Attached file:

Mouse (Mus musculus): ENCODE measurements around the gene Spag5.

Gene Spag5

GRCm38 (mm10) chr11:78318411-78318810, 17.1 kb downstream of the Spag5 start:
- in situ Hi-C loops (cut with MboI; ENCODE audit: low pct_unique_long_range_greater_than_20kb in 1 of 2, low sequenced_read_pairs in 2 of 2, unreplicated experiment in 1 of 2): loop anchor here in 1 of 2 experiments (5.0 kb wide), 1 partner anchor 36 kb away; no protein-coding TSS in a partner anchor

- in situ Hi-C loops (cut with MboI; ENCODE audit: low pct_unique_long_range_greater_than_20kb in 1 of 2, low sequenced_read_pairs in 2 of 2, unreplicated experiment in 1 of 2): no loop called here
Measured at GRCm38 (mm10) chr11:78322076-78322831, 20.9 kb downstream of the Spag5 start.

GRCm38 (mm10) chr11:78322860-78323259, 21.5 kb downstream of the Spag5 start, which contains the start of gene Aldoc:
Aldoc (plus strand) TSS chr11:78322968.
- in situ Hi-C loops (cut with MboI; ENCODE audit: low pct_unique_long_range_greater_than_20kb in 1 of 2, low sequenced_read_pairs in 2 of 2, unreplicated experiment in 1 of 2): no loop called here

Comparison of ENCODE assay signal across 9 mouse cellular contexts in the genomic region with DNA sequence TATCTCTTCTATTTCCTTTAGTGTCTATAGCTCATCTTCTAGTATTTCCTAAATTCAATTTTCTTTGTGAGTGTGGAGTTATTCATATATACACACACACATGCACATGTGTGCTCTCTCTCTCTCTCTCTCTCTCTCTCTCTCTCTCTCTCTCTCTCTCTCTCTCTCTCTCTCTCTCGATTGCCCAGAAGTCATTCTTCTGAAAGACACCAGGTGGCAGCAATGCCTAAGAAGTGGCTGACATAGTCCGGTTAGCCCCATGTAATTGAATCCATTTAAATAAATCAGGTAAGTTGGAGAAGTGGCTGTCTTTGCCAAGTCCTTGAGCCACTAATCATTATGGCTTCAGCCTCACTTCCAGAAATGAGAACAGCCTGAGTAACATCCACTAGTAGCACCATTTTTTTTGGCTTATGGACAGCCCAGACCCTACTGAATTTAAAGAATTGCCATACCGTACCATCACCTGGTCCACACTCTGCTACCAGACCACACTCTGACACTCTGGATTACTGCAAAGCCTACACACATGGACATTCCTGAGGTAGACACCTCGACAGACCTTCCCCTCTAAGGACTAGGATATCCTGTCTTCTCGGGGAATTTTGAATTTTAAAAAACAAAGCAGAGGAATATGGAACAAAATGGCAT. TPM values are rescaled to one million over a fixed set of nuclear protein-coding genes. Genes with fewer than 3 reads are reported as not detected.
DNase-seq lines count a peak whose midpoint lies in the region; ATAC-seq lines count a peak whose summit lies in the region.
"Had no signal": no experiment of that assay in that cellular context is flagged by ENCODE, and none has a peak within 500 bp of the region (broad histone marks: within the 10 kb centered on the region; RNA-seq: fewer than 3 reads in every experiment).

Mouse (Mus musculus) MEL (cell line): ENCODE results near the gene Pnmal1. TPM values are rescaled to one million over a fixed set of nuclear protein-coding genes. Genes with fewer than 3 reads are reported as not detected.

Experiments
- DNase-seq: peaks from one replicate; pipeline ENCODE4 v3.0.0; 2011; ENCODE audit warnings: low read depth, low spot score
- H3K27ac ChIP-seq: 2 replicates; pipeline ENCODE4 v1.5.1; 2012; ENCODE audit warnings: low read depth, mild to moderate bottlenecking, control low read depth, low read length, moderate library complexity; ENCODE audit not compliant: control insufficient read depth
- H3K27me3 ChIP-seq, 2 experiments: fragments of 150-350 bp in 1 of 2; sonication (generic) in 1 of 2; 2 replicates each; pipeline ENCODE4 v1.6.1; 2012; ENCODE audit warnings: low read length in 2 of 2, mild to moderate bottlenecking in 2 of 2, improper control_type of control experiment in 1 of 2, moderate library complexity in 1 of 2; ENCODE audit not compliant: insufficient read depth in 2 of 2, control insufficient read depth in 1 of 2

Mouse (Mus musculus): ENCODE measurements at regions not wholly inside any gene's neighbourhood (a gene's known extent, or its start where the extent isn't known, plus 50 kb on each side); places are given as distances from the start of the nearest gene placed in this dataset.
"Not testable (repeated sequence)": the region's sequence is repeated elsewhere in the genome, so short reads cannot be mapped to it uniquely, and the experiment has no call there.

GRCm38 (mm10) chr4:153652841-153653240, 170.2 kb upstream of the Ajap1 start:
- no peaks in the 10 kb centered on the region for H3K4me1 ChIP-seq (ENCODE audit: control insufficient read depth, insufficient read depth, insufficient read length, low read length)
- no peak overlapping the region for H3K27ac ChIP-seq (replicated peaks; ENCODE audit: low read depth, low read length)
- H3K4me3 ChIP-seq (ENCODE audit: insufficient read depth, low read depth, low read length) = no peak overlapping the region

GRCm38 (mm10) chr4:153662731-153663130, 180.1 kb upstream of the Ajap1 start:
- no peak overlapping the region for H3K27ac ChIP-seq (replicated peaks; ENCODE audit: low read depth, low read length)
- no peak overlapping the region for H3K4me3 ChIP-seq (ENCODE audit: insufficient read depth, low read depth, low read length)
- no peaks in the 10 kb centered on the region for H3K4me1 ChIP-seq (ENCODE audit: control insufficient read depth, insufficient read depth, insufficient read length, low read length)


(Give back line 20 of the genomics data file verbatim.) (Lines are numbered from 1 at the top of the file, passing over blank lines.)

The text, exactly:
GRCm38 (mm10) chr4:153652841-153653240, 170.2 kb upstream of the Ajap1 start: